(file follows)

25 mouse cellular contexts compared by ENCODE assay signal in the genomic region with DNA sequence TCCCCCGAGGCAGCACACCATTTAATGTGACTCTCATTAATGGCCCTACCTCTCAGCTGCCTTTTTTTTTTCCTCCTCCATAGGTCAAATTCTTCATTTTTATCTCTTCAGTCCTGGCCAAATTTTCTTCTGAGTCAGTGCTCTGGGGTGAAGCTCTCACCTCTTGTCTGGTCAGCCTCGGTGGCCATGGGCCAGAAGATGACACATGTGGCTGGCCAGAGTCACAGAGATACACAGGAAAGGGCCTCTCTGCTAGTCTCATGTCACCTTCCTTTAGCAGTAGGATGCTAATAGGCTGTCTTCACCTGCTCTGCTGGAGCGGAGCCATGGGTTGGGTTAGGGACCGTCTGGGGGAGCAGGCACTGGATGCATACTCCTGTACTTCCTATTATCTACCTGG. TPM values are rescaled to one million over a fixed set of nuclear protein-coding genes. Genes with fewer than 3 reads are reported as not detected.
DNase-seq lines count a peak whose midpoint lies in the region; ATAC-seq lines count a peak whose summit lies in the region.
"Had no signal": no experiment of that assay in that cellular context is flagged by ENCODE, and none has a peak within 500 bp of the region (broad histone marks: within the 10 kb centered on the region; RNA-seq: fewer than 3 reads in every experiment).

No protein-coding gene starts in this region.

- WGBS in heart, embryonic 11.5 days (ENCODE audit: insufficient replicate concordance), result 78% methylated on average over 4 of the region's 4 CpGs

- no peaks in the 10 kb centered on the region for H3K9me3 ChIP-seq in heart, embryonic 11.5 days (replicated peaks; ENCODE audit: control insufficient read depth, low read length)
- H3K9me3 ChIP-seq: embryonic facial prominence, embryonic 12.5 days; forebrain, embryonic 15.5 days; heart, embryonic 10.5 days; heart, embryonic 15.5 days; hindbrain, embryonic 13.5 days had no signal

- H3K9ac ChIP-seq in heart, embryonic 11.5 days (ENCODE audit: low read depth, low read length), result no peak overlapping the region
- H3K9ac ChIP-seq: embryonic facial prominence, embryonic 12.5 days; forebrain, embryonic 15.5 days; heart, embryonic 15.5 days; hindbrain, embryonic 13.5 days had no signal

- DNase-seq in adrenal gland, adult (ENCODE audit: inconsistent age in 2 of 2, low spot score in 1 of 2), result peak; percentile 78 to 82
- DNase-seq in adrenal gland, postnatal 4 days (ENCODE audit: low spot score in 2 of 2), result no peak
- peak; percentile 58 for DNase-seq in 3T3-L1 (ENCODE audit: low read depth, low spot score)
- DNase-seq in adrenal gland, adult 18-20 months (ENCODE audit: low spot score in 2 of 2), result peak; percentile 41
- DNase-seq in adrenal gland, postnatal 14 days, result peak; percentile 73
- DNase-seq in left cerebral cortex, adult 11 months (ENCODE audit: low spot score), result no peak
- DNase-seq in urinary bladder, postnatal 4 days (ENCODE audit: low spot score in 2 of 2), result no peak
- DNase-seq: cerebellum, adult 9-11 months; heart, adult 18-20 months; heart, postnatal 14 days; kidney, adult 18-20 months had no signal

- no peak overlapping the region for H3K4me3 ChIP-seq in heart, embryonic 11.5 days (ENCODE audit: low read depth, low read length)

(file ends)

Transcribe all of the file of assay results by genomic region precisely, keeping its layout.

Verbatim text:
25 mouse cellular contexts compared by ENCODE assay signal in the genomic region with DNA sequence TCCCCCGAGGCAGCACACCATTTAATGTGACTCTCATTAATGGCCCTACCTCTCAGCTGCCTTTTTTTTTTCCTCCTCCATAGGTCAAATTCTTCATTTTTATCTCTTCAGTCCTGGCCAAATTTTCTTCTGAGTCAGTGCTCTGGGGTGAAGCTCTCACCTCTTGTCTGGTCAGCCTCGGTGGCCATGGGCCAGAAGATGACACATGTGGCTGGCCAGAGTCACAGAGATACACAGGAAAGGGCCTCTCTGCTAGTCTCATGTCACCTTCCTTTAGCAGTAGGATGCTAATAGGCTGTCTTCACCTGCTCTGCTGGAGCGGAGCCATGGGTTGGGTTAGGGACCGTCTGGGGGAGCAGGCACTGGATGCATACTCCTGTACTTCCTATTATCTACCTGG. TPM values are rescaled to one million over a fixed set of nuclear protein-coding genes. Genes with fewer than 3 reads are reported as not detected.
DNase-seq lines count a peak whose midpoint lies in the region; ATAC-seq lines count a peak whose summit lies in the region.
"Had no signal": no experiment of that assay in that cellular context is flagged by ENCODE, and none has a peak within 500 bp of the region (broad histone marks: within the 10 kb centered on the region; RNA-seq: fewer than 3 reads in every experiment).

No protein-coding gene starts in this region.

- WGBS in heart, embryonic 11.5 days (ENCODE audit: insufficient replicate concordance), result 78% methylated on average over 4 of the region's 4 CpGs

- no peaks in the 10 kb centered on the region for H3K9me3 ChIP-seq in heart, embryonic 11.5 days (replicated peaks; ENCODE audit: control insufficient read depth, low read length)
- H3K9me3 ChIP-seq: embryonic facial prominence, embryonic 12.5 days; forebrain, embryonic 15.5 days; heart, embryonic 10.5 days; heart, embryonic 15.5 days; hindbrain, embryonic 13.5 days had no signal

- H3K9ac ChIP-seq in heart, embryonic 11.5 days (ENCODE audit: low read depth, low read length), result no peak overlapping the region
- H3K9ac ChIP-seq: embryonic facial prominence, embryonic 12.5 days; forebrain, embryonic 15.5 days; heart, embryonic 15.5 days; hindbrain, embryonic 13.5 days had no signal

- DNase-seq in adrenal gland, adult (ENCODE audit: inconsistent age in 2 of 2, low spot score in 1 of 2), result peak; percentile 78 to 82
- DNase-seq in adrenal gland, postnatal 4 days (ENCODE audit: low spot score in 2 of 2), result no peak
- peak; percentile 58 for DNase-seq in 3T3-L1 (ENCODE audit: low read depth, low spot score)
- DNase-seq in adrenal gland, adult 18-20 months (ENCODE audit: low spot score in 2 of 2), result peak; percentile 41
- DNase-seq in adrenal gland, postnatal 14 days, result peak; percentile 73
- DNase-seq in left cerebral cortex, adult 11 months (ENCODE audit: low spot score), result no peak
- DNase-seq in urinary bladder, postnatal 4 days (ENCODE audit: low spot score in 2 of 2), result no peak
- DNase-seq: cerebellum, adult 9-11 months; heart, adult 18-20 months; heart, postnatal 14 days; kidney, adult 18-20 months had no signal

- no peak overlapping the region for H3K4me3 ChIP-seq in heart, embryonic 11.5 days (ENCODE audit: low read depth, low read length)